FEB 10, 2022 9:00 AM PST

Yoga and Other Mindfulness Techniques Improve Heart Health

WRITTEN BY: Savannah Logan

Most people associate intense cardio with heart health, but other forms of exercise and mindfulness techniques also have benefits. Studies have shown that yoga improves cholesterol levels and lowers blood pressure, and a recent statement in the Journal of the American Heart Association suggested that meditation could improve a range of factors related to cardiovascular health, including stress levels, blood pressure, and more.

Yoga comes in many forms and usually involves a series of poses and breathing exercises that help practitioners improve flexibility, strength, balance, and relaxation. An article in the European Journal of Preventative Cardiology reviewed 37 randomized controlled trials involving different forms of yoga and found that doing yoga improved blood pressure, cholesterol levels, and body mass index; all three of these factors are significantly related to heart health as well as overall health and wellbeing. Additionally, a recent review showed that practicing yoga is beneficial for patients with heart arrhythmias. The video below -from an accredited hospital- shows four quick yoga poses related to heart health.

In addition to the benefits of yoga, a scientific statement released by the American Heart Association (AHA) reviewed the data on the impact of meditation on heart disease risk. While studies in this area have been somewhat limited, the AHA found that meditation may improve many factors related to heart disease risk, including blood pressure, stress response, and smoking cessation. Some clinicians have further suggested that meditation improves life outlook, which could motivate patients to partake in more heart-healthy habits like dieting, exercising, and getting enough sleep. Given the potential benefits combined with the low risk and cost, the AHA recommends meditation as an addition to established guidelines for improving cardiovascular risk.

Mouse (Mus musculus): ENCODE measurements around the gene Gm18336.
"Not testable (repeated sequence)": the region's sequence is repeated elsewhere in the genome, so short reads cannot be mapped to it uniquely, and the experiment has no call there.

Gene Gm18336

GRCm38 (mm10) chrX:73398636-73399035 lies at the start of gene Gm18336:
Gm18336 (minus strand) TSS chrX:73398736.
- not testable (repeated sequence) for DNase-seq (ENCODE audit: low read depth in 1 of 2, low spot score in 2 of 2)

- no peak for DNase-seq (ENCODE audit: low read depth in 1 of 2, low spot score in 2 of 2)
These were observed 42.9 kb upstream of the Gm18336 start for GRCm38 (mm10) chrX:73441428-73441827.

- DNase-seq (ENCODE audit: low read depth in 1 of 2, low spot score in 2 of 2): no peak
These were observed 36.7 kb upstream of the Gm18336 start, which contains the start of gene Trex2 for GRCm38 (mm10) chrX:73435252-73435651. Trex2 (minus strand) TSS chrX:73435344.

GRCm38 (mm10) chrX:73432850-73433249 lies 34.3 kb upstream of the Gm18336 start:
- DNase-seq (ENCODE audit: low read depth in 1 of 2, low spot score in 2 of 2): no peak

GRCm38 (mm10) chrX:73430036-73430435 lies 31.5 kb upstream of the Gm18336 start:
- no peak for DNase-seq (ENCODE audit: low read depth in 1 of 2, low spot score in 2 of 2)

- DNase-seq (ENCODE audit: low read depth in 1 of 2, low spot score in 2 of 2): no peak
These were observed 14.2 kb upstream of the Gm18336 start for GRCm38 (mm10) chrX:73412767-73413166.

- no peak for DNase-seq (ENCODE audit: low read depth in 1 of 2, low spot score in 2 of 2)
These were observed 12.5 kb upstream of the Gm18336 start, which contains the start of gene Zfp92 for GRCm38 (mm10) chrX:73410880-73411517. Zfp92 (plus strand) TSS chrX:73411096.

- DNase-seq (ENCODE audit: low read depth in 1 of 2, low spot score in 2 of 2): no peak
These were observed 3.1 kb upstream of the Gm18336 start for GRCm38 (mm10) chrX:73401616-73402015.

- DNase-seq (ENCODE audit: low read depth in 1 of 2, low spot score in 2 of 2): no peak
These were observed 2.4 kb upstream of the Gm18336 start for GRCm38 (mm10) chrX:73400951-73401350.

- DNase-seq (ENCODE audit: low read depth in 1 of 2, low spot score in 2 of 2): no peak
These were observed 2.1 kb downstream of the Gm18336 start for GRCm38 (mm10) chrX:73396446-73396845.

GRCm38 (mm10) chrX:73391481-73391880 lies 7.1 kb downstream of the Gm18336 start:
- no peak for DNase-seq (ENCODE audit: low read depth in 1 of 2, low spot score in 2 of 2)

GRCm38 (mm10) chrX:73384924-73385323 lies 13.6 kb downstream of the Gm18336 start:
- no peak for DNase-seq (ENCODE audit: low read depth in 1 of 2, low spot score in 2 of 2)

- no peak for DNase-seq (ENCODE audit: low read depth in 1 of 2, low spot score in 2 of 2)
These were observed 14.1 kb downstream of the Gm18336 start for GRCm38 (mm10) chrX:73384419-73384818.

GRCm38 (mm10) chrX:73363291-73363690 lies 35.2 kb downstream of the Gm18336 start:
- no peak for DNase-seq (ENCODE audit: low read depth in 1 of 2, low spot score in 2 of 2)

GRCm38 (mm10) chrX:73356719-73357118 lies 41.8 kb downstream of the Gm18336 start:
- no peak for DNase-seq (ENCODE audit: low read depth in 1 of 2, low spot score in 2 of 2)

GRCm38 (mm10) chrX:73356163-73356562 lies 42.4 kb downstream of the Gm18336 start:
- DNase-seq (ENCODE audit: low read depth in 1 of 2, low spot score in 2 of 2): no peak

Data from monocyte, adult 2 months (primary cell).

Mindfulness has been associated with lowered risks of depression and anxiety in many studies, and stress reduction is more important than ever for your physical and mental health as the COVID-19 pandemic drags on. If you are looking for ways to improve your heart and overall health, yoga and mindfulness may be a good place to start.

Sources: European Journal of Preventative Cardiology, Journal of the American Heart Association, International Journal of Yoga, Harvard Health, American Psychological Association

About the Author
PhD in Biophysics
Savannah (she/her) is a scientific writer specializing in cardiology at Labroots. Her background is in medical writing with significant experience in obesity, oncology, and infectious diseases. She has conducted research in microbial biophysics, optics, and education. She recieved her Ph.D. from the University of Oregon and her B.S. from the University of Oklahoma.
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